Voltage Regulator

I had a question on voltage regulators,
So I have an input of 4.5V and want it regulator to 3 volt with an current of 33mA, when I am looking for Regulators to buy I am confused with the specs of it saying “current” is this the max current the regulator can take or is it a current that the regulator needs to operate?

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Hello bennettpankow, welcome to the Tech Forum. If you’re referring to our website’s current listing, what we show is generally the “typical” current ratiing. If you take a look at the datasheet for the parts you look at, it will state a minimum, typical, and maximum current ratings.

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To add onto Jenny’s response, it appears you are wondering if there is a minimum load current requirement in order to maintain regulation.

Although some devices have certain load requirements, taking a look at 296-31454-1-ND as an example, would only need to meet the voltage input requirement, which would be output voltage + dropout voltage:

Vout: 3v
Vdropout: 0.6v
Voltage input requirement: 3.6v

For this example, the output will always be regulated to 3v as long as you have a minimum of 3.6v on the input.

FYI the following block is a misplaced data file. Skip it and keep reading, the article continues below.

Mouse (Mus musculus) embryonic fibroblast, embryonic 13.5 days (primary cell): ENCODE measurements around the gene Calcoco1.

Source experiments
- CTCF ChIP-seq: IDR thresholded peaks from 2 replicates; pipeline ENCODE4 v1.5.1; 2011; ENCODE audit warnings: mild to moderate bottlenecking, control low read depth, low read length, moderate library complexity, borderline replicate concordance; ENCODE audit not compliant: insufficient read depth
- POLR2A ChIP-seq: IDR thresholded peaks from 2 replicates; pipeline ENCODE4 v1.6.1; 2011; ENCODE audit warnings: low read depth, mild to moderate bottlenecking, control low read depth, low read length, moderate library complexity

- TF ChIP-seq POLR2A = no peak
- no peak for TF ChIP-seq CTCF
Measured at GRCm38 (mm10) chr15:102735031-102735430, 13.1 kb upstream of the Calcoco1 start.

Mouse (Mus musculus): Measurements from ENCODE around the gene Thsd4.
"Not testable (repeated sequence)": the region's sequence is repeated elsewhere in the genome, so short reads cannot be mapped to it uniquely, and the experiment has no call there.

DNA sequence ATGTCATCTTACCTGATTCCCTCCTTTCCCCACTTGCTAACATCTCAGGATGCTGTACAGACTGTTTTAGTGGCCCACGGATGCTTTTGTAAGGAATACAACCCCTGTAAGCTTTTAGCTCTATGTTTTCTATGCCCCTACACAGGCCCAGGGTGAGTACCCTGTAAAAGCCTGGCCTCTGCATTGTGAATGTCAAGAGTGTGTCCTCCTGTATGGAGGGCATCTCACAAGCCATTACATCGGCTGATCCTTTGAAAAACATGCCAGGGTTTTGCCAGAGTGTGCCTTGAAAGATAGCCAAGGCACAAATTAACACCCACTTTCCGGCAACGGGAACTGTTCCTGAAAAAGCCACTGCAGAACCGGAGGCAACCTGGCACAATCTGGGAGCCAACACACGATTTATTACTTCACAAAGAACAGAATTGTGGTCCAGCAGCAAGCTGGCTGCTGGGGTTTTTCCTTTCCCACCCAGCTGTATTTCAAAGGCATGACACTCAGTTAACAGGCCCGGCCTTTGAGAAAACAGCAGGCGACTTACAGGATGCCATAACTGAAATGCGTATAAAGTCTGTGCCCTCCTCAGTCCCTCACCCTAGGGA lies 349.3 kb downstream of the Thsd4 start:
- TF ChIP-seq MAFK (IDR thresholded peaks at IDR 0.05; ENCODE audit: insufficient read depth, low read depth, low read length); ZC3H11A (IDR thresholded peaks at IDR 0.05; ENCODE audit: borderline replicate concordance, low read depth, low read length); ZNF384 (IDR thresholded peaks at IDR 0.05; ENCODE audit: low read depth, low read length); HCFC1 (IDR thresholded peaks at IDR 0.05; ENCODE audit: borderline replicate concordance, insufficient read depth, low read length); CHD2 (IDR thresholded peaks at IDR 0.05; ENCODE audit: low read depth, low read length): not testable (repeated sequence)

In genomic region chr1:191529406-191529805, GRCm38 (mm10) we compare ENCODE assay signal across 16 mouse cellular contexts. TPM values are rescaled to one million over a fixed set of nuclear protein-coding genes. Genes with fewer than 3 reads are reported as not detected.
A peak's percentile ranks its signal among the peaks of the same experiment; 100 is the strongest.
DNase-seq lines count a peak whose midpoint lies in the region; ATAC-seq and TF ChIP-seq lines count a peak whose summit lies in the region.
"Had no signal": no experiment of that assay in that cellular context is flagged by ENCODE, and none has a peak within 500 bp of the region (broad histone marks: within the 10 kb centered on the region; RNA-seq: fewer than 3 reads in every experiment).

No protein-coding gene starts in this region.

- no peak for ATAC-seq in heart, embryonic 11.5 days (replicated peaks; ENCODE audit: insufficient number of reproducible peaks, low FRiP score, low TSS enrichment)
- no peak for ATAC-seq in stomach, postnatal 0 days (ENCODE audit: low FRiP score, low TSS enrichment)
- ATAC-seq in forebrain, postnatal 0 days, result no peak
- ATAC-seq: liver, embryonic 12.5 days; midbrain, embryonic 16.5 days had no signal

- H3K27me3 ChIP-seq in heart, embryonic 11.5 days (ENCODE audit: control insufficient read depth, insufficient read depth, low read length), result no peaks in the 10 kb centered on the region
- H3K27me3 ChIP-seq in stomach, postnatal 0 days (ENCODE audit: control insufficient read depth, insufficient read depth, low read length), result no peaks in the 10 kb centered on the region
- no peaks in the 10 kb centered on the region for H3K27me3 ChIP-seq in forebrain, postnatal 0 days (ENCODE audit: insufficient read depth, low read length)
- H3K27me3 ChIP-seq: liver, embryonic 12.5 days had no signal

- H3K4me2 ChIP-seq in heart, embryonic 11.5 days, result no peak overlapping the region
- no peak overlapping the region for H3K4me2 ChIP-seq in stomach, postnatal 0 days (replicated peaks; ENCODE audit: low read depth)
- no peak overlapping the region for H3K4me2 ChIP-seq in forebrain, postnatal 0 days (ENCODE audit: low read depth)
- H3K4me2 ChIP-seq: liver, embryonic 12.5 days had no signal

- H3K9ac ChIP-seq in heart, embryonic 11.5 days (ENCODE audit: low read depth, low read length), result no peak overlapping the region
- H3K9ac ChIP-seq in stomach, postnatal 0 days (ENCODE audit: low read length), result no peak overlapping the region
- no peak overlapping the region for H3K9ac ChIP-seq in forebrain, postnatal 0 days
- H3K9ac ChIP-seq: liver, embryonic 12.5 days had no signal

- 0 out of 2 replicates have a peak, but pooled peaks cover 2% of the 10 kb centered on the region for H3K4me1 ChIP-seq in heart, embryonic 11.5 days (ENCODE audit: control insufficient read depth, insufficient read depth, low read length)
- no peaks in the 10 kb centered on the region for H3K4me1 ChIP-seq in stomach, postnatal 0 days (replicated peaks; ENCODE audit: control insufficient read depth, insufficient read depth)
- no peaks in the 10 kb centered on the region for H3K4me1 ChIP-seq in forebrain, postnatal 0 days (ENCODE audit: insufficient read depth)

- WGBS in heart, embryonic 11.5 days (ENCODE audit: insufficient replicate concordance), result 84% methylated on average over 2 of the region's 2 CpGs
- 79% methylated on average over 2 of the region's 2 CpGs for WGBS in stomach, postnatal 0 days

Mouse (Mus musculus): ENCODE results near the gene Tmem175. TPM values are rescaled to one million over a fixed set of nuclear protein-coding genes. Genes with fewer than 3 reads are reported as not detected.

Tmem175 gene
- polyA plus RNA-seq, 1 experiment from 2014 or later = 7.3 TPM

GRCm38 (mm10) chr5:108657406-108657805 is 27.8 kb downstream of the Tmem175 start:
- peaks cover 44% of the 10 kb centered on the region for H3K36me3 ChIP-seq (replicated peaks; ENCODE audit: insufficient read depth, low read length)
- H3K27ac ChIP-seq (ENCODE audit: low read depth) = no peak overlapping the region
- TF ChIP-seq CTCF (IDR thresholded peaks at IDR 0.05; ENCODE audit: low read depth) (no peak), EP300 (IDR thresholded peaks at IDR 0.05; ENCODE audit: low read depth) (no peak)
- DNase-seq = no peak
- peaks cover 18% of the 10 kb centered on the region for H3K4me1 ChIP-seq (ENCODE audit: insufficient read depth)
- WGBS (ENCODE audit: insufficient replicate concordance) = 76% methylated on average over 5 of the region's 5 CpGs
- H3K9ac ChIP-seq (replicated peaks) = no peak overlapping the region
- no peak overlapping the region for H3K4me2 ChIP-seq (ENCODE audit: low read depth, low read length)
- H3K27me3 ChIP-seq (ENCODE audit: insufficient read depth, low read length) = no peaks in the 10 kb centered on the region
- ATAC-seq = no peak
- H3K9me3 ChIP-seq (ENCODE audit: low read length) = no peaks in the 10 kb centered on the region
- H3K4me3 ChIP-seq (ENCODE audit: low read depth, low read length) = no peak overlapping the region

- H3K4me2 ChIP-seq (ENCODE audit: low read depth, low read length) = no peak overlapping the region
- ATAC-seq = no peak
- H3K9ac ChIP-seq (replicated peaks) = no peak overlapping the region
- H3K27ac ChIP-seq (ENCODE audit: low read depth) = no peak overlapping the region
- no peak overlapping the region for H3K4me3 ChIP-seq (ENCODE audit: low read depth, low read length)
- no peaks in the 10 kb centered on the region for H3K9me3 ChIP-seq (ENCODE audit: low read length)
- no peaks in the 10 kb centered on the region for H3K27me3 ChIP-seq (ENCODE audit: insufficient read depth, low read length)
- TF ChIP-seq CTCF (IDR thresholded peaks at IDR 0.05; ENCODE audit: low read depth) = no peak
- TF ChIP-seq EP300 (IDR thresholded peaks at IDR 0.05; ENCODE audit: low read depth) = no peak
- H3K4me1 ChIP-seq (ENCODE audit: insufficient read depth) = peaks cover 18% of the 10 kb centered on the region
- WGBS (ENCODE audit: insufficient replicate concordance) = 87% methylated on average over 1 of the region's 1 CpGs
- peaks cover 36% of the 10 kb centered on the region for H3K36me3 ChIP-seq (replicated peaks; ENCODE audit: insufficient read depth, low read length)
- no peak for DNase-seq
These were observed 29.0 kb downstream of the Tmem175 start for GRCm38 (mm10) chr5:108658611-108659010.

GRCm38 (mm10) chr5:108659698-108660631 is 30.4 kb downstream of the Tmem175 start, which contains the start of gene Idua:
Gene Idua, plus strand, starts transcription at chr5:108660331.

Here are a few more articles regarding regulator dropout voltage:

LDO Regulator Selection
Cooling Requirements for Linear Voltage Regulator

Analog Devices
Understand Low-Dropout Regulator (LDO) Concepts to Achieve Optimal Designs

Texas Instruments
Understanding the Terms and Definitions of LDO Voltage Regulators


Hi bennettpankow,

For Linear Voltage Regulators, we provide 3 different current specs, “Current - Output”, “Current - Quiescent (Iq)”, and “Current - Supply(Max)”.


  • Current - Output = Maximum continuous output current
  • Current - Quiescent (Iq) = Current consumed by the device under minimum load conditions
  • Current - Supply (Max) = Maximum current consumed by device (typically under max load conditions)

The first must be greater than or equal to your requirement of 33mA. The latter two relate to how much current you can expect to have to provide to power the regulator under various load conditions. Your power source must provide both the load current plus one of the other values, depending on conditions.

As Ryan describes, make sure that your minimum input voltage meets or exceeds the desired output voltage plus the drop-out voltage (“Voltage Dropout (Max)”) so that it is able to properly regulate your output voltage at 3V with a 33mA or greater load.


Thanks brother for mentioning the relevant article it helped me clear my doubts and find out exactly what I was looking for!


Thanks josephmiller

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